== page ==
The speech material used in the current study are the recordings of the German L1 speech from the BonnTempo-Corpus [18],[19]. It contains data from four male and eight female native speakers of standard German. The corpus is based on readings of a text from a novel by Schlink [20] of 76 syllables in three sentences (four main and three subordinate clauses). Versions at different tempos were elicited as follows: Subjects were provided the text and asked to familiarize with it by reading it aloud several times. Subsequently, they were recorded performing the task to read the text in a way they considered ‘normal reading’. After that, subjects were recorded twice, the first time being instructed to read the text ‘slowly’ and the second time to read the text ‘even slower’. In a third step, subjects were recorded under the instruction to read the text ‘fast’ and were then encouraged to read the text ‘faster’ until they considered themselves having reached a maximum reading speed or until their performance seriously deteriorated. From the resulting materials, five versions are examined in the current study: normal (no), slow (s1), even slower (s2), fast (f1), and fastest (f2). These were labeled on the syllabic level by the third author and his colleagues. In addition, they labeled the nuclear vowels. We are aware that the syllabic rate as a correlate of speech rate is inferior to the perceptual local speech rate (PLSR) proposed by Pfitzinger [21], as the local syllable rate and the local phone rate are not well-correlated, since they represent different perceptual aspects of speech rate. Perception experiments with short stretches of speech being judged on a rate scale revealed that neither syllable rate nor phone rate is sufficient to predict the perception results. Subsequently, it was shown that a linear combination of the two measures yielded a correlation of r = 0.91 and a mean deviation of 10% which is accurate enough to successfully extract PLSR from large spoken language corpora. However, the BonnTempo-Corpus does not contain manually corrected phone labels. Since the Fujisaki model commands are anchored to the syllabic layer (see Section 2) and we did not require an exact local estimate of speech rate, but a broad classification of speech rate on the utterance level, the following investigation is performed with respect to the syllabic rate. Based on the underlying text of the utterances, we marked all lexically stressed syllables of content words.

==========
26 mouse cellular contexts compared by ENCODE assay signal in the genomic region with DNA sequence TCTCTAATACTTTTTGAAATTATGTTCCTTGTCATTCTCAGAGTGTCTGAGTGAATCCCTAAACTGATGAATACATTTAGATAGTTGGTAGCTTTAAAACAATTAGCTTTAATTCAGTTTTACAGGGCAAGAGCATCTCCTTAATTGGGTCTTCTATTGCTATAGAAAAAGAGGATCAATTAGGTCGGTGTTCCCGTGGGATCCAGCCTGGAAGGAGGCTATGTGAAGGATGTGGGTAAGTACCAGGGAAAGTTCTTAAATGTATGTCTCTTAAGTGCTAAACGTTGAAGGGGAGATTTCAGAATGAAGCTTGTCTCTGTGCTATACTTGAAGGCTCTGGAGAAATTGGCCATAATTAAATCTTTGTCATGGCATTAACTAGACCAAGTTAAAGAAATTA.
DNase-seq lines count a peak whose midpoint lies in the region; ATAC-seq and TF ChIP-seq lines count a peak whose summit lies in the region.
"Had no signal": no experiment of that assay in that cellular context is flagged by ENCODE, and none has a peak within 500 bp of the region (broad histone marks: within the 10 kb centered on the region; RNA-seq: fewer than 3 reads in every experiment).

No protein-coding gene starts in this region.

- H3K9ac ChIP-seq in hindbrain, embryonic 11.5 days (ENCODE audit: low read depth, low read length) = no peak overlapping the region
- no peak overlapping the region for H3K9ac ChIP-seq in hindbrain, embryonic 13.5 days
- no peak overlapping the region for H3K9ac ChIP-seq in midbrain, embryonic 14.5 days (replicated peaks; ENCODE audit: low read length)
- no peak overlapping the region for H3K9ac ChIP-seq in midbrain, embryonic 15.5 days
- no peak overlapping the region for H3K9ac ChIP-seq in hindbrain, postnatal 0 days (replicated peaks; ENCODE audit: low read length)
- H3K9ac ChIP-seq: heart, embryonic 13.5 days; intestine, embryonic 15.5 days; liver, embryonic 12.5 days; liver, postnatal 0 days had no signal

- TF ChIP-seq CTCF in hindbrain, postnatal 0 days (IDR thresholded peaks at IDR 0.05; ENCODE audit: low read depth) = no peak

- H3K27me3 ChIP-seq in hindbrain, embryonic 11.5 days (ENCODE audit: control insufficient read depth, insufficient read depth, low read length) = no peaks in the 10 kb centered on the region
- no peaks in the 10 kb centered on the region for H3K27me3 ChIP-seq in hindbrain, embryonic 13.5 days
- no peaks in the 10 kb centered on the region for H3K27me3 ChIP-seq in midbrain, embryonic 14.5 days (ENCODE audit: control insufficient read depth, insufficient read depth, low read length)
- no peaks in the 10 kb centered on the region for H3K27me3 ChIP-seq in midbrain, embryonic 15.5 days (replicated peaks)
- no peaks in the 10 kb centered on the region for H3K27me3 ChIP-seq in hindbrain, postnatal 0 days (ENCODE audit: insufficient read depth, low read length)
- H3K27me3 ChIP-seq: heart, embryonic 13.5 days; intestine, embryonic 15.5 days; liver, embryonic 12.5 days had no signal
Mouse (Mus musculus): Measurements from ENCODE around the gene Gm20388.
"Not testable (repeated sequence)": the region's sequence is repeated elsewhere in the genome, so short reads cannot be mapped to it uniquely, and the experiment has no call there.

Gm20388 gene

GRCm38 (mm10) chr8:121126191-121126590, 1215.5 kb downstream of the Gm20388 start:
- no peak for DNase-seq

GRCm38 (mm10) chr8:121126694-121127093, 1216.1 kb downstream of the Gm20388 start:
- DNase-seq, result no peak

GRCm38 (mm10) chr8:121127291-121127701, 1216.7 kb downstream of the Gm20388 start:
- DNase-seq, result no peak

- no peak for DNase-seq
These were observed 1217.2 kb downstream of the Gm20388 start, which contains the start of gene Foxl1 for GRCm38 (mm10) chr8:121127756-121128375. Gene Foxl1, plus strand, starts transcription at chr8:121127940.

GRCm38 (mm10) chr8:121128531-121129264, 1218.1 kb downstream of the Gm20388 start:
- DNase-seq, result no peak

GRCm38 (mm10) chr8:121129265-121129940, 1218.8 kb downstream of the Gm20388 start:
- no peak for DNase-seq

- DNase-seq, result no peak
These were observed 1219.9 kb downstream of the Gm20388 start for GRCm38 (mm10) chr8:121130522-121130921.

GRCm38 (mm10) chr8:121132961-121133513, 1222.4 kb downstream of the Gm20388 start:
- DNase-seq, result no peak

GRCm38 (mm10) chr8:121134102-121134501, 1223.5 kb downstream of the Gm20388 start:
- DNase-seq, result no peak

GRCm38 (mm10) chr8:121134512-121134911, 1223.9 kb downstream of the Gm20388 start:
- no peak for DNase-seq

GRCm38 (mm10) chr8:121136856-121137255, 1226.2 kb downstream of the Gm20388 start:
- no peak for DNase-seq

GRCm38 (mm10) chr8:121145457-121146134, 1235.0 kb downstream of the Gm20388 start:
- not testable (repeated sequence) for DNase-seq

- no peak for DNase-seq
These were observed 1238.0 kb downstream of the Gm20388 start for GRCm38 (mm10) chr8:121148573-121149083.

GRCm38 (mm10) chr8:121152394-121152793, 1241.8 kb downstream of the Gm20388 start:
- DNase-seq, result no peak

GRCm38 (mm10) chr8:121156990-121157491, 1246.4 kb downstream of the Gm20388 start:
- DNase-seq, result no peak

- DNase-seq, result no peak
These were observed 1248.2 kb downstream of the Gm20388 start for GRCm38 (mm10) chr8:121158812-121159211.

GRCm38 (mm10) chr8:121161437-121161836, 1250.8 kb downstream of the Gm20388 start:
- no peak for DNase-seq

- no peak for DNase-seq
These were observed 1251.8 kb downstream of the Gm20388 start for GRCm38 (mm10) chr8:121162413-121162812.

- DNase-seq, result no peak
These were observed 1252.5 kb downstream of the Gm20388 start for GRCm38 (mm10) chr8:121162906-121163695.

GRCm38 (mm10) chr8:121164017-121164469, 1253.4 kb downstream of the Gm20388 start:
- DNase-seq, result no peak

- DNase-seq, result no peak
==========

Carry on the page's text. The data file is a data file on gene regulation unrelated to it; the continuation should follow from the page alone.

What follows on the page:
F0 values were extracted at a step of 10 ms with F0 floors and ceilings for male (50 to 300 Hz) and female participants (120 to 400 Hz) using the PRAAT default method [22]. All F0 contours were then subjected to Fujisaki model parameter extraction [23], with an alpha of 2.0/s, beta of 20.0/s and variable Fb. Results were checked and if necessary corrected in the FujiParaEditor[24]. Evaluating the alignment between phrase and accent commands with respect to the underlying syllables, while taking into account the status of these syllables as either being lexically stressed or not, we associated each accent command with the closest syllable. As explained in Section 1, a rising tone switch is invariably connected with the onset of an accent command and a falling tone switch with an offset of an accent command. All other accent command onsets or offsets are related to pitch interrupters at unaccented syllables.